<Hodges is also an expert checker player. On his vacation trips he always looks up the local checker champ. Once he met the champion of New England, played him five agames and won the majority. The checker player asked him who he was. When Hodges told him, the New Englander said:

"No, your name isn't Hodges. I know all the good checker players in the United States but I don't know that name."

"That's quite possible," Hodges replied. "I quit playing checkers before you were born.">

Feb-06-14  Karpova: On page 159 of the May-June 1911 'Wiener Schachzeitung' is a nice chart of the USA vs Great Britain Cable matches from 1896 to 1911 (no matches from 1904 to 1906). 13 matches with 6 wins for America and 6 wins for Great Britain, additionally a draw in 1901. Both had acquired 64 points in total.

Hodges participated in all 13 matches and scored 9 points!

The chart is useful for anyone wanting to go deeper intoit, as it provides the exact dates and number of games.

May-21-14  zanzibar: A review of the Hodges book by Hilbert (with a measure of, er, criticism) can be found here:

The newspapers of the day mentioned him as a potential entrant in the 1893 NY Impromptu it, but the hours of play couldn't be rearranged to accomodate him:

<The hours of play for Mr. Delmar, Mr. Ryan and E. N. Olly have been changed in the afternoon to commence at 4 instead of 2 o'clock. [...]

A. B. Hodges wrote to the committee that he desired to enter if the hours could be arranged to suit him; the same hours that have been offered to Mr. Delmar and Mr. Rynam were suggested, but he decided not to enter.>

Sat BDSU-09-30

It's a bit too bad because Hodges was "peaking" in 1893:

May-21-14  zanzibar: Also, apparently Hodges wrote the introduction to the, er, infamous book on chess by Franklin Knowles Young:

<Field Book of Chess Generalship>

Young had a rather, shall we say, "unique" viewpoint of the battle on the chess board - a viewpoint that borrowed int the extreme from military strategy and tactics.

See the Winter's link above to see exactly what I'm talking about - or get it straight from the horse's mouth:

(I can't find any online source with Hodges intro - would be interesting to see what he had to say)

Premium Chessgames Member
  perfidious: <zanzibar> Remember going to a bookstore some forty years ago and spotting a work by Young; it is a good thing that was not the first book on chess I ever read, for it may well have been my last: turgid, nasty stuff.
May-21-14  zanzibar: Agreed on that score, definitely not beginner material. Now it's notable as a curio.

A bit surprising that bookstores were carrying it.

Jul-03-14  ljfyffe: <zanzibar>The criticism of Hilbert's book has to be taken with some salt as the critic wrote for children.
Jul-03-14  ljfyffe: Here's how the Montreal Gazette of 1836 instructs the reader as black to set up a board with his P on a3:< place your pawn on the third square of the queen' rook of your adversary.> Algebraic notation, it's not!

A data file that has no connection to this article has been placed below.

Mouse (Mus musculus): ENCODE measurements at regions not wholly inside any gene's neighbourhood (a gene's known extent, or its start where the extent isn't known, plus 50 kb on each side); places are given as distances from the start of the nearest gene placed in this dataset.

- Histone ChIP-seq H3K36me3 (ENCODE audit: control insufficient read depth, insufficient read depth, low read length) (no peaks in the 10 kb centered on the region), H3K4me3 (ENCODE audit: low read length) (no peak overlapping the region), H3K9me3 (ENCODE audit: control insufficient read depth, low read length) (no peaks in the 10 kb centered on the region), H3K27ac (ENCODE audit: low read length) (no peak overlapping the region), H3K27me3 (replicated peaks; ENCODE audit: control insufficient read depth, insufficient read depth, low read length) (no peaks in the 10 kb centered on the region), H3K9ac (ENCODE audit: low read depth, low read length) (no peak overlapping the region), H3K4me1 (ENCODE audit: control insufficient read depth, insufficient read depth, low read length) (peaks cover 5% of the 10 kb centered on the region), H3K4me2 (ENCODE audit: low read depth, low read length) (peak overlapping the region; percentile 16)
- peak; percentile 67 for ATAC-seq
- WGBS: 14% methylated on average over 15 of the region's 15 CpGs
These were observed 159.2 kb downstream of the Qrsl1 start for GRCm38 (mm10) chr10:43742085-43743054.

Jul-04-14  zanzibar: <<ljfyffe> <Algebraic notation, it's not!>>

Up with which, I will not put!

* * * * *

<ljfyffe> I take it your comment is a critique of Petersen's critique?

Is take it then that this is the same Glenn Petersen who was a former editor of USCF's CL&R and current editor of <Chess Life for Kids>?

FWI- Bobby Fischer once wrote for kids too -

Of course, editors are a different kettle of fish!

Jul-04-14  zanzibar: Is take it then that this is the same Glenn Petersen ... ==>

I take it then that this is the same...

(Looks like somebody does need an editor round here!)

Jul-04-14  ljfyffe: <zanzibar> "Bobby Fischer wrote for kids too...." I rest my case! Seriously though, I'm not being that serious.
Jul-05-14  ljfyffe: By the way, my comment is not to be construed in any manner to be a personal attack upon the critic, but rather it's on the suitabiliy of <writing style> pertaining to the subject at hand, ie whether to simplify or delve into detail.
Jul-05-14  zanzibar: <ljfyffe> it's been awhile since I read that review. Think I'll give it a re-read.

I'm not entirely clear what your point is though - I'm guessing you think Petersen over-simplified.

I do appreciate your comment - I entirely glossed over the identity of the critic when I referenced the piece. It was interesting to learn a little about the man.

One of the first rules of, er, "informed reading" is to know a little about the writer. I was lazy and just relied on the status of ChessCafe.

* * * *

Returning to the subject of this forum - Albert Hodges - comes this info about a 2nd career he apparently had:

<C.N. 2221 raised the subject of the first chess master to act in a film. We suggested A.B. Hodges (1861-1944), on the basis of the following ‘Hodges in the Movies’ item on page 47 of the February 1918 American Chess Bulletin:

‘Albert B. Hodges, ex-United States chess champion, has made a number of appearances on the screen, notably as a member of the Russian Duma in War Brides, the Police Inspector in The Auction Block, the Coroner in Empty Pockets and the Butler in the new Brenon picture False Faces.’

Can any reader discover information about Hodges’ acting career?

* * *

As regards Albert B. Hodges’ alleged involvement in films in the second decade of the twentieth century, David Picken (Greasby, England) writes: